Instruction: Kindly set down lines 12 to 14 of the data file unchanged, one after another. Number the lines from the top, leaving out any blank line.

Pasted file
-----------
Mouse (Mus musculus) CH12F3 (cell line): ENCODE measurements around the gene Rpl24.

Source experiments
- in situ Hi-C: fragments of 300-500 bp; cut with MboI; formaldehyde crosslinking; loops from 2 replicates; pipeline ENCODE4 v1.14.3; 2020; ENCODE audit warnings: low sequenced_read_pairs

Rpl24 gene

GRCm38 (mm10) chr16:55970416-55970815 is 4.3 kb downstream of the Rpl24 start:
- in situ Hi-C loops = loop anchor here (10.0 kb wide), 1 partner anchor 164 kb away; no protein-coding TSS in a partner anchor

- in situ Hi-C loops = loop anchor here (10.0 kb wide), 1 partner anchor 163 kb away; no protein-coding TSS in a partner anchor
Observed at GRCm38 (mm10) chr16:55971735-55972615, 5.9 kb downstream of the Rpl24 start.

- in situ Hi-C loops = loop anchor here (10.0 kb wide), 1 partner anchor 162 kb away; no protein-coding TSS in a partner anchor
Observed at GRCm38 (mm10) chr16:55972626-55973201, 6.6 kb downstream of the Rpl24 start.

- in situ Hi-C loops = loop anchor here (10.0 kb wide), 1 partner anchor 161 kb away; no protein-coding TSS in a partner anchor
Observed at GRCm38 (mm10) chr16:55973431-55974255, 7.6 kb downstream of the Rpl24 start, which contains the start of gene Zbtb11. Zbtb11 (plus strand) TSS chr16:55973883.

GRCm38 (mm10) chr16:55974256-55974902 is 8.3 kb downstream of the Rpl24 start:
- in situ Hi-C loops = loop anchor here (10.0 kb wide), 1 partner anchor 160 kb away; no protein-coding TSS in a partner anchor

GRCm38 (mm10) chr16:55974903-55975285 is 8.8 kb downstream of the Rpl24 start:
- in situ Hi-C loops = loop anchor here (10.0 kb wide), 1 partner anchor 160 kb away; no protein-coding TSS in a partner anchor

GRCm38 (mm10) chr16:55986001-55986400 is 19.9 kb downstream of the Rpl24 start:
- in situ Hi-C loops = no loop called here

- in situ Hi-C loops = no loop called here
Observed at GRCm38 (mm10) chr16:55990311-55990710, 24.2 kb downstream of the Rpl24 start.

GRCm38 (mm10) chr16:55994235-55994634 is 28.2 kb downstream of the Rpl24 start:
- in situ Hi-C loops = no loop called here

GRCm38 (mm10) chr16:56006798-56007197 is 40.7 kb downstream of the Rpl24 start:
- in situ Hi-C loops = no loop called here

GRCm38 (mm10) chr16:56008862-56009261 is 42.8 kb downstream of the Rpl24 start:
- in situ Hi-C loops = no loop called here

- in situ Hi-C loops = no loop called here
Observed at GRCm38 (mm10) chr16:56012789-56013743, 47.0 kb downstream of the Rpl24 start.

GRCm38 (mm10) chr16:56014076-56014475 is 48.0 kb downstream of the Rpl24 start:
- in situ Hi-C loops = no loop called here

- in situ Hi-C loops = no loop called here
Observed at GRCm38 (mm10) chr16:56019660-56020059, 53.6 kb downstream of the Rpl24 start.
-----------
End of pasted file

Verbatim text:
Observed at GRCm38 (mm10) chr16:55973431-55974255, 7.6 kb downstream of the Rpl24 start, which contains the start of gene Zbtb11. Zbtb11 (plus strand) TSS chr16:55973883.

GRCm38 (mm10) chr16:55974256-55974902 is 8.3 kb downstream of the Rpl24 start:
- in situ Hi-C loops = loop anchor here (10.0 kb wide), 1 partner anchor 160 kb away; no protein-coding TSS in a partner anchor